The opening of the new Ratcliff Highway Refuge and Night Shelter in Betts-stret, St. George's-in-the-East, in connection with the "Bridge of Hope" Mission, took place, yesterday, in the presence of the Marchioness of Tavistock, and a number of ladies and gentlemen. The work carried on at the "Bridge of Hope" consists in the rescue of the fallen, the preventive work among young girls and children, and the night shelter and mission work among the very poor. During the year there had been received into the refuge 204 cases, into the preventive homes 93, and 1,027 nights' lodgings had been given in the shelter. The company having inspected the new building, assembled in the mission hall under the presidency of the Rev. C. H. Turner, rector of St. George's-in-the-East. After an address from the Rev. H. Jones, in which he traced the history of the mission, the Bishop of Bedford offered a dedicatory prayer, and the Marchioness of Tavistock then formally declared the building open. The Bishop of Bedford, in the course of an address, hoped that no one would think that the condition of things in the East-end was worse now than it was, because of the dreadful outrages which had been committed there. He hoped no one would come to the conclusion, whoever might have perpetrated these dreadful outrages, that he was an East-ender. His own firm conviction was that he came - he would not in the presence of Lady Tavistock say from the West-end - but that he came from some other part of London. Speaking of Whitechapel and Spitalfields, he did not hesitate to say that the condition of things there was very much better than it was some ten years ago. What would make it much worse than it was, and undo a great deal of the work that had been and was being done, was that an enormous influx of inexperienced workers should come down there at once and stand in the way of those who knew their work and did it to the best of their ability. To those whose hearts had been moved by what they had heard and read, he could honestly say that they could not to better than help Miss Steer, the honorary superintendent, in her work. One thousand pounds had still to be raised for the new buildings, and it would strengthen her hands immensely if that debt were wiped off. - Mr. J. Howard, M.P., the Rev. J.W. Horsley, and other gentlemen also delivered brief addressed.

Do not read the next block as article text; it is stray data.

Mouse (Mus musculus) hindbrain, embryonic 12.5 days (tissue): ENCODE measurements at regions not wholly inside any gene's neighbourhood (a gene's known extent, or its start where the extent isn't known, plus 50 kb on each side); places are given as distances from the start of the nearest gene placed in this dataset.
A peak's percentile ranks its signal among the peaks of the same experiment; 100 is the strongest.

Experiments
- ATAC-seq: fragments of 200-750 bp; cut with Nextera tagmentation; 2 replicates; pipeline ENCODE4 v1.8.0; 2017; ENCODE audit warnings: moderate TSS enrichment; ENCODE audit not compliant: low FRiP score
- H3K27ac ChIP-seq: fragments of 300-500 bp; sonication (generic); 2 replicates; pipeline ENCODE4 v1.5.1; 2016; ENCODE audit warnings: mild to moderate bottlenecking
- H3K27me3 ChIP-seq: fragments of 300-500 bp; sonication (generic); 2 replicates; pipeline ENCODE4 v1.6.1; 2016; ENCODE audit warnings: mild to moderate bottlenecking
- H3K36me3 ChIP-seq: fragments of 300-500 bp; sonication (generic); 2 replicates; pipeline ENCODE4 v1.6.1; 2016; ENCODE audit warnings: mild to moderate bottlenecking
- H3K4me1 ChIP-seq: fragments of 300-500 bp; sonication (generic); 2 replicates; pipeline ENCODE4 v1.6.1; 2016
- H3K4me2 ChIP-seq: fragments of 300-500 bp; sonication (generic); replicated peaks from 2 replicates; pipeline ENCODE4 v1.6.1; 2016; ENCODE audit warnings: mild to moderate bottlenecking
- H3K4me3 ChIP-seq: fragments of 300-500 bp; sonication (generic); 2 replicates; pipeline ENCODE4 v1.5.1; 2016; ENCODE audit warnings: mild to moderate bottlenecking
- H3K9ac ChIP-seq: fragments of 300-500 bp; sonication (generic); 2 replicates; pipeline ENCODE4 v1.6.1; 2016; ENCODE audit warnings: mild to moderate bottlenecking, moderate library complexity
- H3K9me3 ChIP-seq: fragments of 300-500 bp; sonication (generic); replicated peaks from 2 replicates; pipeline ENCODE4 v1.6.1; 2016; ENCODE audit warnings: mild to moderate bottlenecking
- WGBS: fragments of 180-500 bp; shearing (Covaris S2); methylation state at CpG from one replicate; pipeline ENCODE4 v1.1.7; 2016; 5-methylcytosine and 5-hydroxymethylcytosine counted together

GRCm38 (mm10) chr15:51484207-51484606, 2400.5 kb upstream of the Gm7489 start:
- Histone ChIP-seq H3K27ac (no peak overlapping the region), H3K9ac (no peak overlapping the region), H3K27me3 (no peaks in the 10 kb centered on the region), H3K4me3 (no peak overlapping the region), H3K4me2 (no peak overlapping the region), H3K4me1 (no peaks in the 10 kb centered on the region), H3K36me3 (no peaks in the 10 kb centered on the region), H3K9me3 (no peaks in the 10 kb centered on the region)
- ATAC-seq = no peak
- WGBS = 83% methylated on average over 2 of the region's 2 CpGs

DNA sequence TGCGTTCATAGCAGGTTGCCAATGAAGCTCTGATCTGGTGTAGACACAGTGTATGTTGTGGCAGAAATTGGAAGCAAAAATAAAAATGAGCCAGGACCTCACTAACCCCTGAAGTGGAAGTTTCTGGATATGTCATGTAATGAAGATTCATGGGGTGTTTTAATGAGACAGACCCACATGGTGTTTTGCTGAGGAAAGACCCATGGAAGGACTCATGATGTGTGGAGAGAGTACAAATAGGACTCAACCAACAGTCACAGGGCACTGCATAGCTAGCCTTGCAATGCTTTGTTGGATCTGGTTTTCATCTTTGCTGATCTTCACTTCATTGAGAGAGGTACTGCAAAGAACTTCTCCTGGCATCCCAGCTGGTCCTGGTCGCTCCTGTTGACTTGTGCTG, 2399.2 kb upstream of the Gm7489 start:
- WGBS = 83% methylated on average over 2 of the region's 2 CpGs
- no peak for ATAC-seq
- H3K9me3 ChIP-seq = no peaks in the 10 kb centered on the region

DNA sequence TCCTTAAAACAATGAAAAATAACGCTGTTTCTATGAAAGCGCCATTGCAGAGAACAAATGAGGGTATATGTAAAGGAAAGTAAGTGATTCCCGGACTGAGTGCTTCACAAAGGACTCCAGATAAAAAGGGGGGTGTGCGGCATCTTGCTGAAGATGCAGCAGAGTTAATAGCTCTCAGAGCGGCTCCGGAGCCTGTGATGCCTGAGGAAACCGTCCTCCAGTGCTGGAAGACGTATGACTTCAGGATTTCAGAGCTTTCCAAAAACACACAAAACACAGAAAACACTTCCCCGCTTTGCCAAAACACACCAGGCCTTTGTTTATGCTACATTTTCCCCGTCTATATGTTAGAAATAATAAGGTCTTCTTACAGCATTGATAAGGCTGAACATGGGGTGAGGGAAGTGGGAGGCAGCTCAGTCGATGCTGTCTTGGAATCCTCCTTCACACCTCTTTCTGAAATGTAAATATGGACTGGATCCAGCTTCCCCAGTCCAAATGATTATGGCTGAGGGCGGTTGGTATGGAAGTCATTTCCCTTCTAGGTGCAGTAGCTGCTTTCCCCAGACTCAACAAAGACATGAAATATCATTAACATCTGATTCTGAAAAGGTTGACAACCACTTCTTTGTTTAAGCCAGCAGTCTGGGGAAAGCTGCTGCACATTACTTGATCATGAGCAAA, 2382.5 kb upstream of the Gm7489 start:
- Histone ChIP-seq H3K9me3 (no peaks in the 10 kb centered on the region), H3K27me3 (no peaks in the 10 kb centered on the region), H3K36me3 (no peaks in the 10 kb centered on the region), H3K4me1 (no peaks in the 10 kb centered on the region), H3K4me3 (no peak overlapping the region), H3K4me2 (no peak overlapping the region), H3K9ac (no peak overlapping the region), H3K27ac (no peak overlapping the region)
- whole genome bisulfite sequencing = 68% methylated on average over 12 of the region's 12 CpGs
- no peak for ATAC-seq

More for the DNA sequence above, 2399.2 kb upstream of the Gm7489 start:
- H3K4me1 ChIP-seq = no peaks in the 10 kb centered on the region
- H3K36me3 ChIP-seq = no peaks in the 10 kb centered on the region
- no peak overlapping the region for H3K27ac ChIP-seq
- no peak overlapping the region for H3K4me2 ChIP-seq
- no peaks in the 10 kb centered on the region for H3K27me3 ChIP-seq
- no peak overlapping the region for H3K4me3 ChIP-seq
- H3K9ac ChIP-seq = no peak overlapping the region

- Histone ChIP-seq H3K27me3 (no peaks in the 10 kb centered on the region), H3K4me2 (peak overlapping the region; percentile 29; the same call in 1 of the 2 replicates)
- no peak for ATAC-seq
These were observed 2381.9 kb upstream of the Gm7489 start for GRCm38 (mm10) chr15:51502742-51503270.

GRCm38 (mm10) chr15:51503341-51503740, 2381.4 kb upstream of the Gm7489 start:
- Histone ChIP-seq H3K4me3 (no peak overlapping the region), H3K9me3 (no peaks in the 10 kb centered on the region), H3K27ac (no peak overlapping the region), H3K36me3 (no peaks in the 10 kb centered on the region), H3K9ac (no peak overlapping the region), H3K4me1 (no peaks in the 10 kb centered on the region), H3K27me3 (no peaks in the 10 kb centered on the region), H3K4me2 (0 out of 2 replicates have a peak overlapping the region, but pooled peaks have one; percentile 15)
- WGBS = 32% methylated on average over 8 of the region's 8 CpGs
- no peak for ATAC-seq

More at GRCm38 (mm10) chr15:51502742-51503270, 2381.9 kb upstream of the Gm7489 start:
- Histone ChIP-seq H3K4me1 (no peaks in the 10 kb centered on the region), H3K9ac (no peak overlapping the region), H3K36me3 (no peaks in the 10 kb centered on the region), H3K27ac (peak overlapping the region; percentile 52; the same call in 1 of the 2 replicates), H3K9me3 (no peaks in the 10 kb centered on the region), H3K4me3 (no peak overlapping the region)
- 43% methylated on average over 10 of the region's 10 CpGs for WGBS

The Central News is informed that Dr. Forbes Winslow and other leading authorities on mental disorders are still of opinion that the murders in Whitechapel were committed by a homicidal lunatic, notwithstanding that an opinion to the contrary has been expressed by one lunacy specialist whose views were sought by the police authorities. Dr. Forbes Winslow believes that the murderer has lately been in a "lucid interval." In that condition he would be comparatively rational, and also forgetful of what he had done. As soon as this passes off he will resume his terrible work.
A representative of The Evening News this morning had an interview with Mr. Matthew Packer, at 44, Berner-street, with reference to the rumour that the supposed Whitechapel assassin had been seen by him again on Saturday last. Packer made the following statement:
"Between seven and eight o'clock, on Saturday evening last, I was standing with my barrow at the corner of Greenfield-street, Commercial-road, when I saw a man pass by on the opposite side of Greenfield-street, near the watchmaker's shop. I recognized him in a minute as the man I had seen outside my shop on the night when Elizabeth Stride was murdered in Berner-street. It was the man who bought the grapes and gave them to the woman that was afterwards found murdered in the yard. I shall never forget his face, and should know him again amongst a thousand men."
"I can tell you what it was. I was pretty night knocked over with fright. It gave me such a turn as I have never had in my life. I was too frightened and staggered to know what I was about, and I saw in a minute that the man knew me as well. He looked hard at me as he passed, and then turned round and passed again, with a most vicious look on his face, that made me think I should not have liked to have been with him in any quiet corner. I'm sure he'd have killed me. He walked by four times altogether, and I thought he wanted to get close to me, so I kept moving round to the north side of my barrow. I then called to a young chap that I knew who was standing at the corner of the street, and asked him to keep an eye on the man, as I was afraid he meant mischief. There were no policemen in sight, and I was afraid to lose sight of the man. I sent the young chap for a policeman, and the man seeing there was something up jumped into a tram that was going to Blackwall.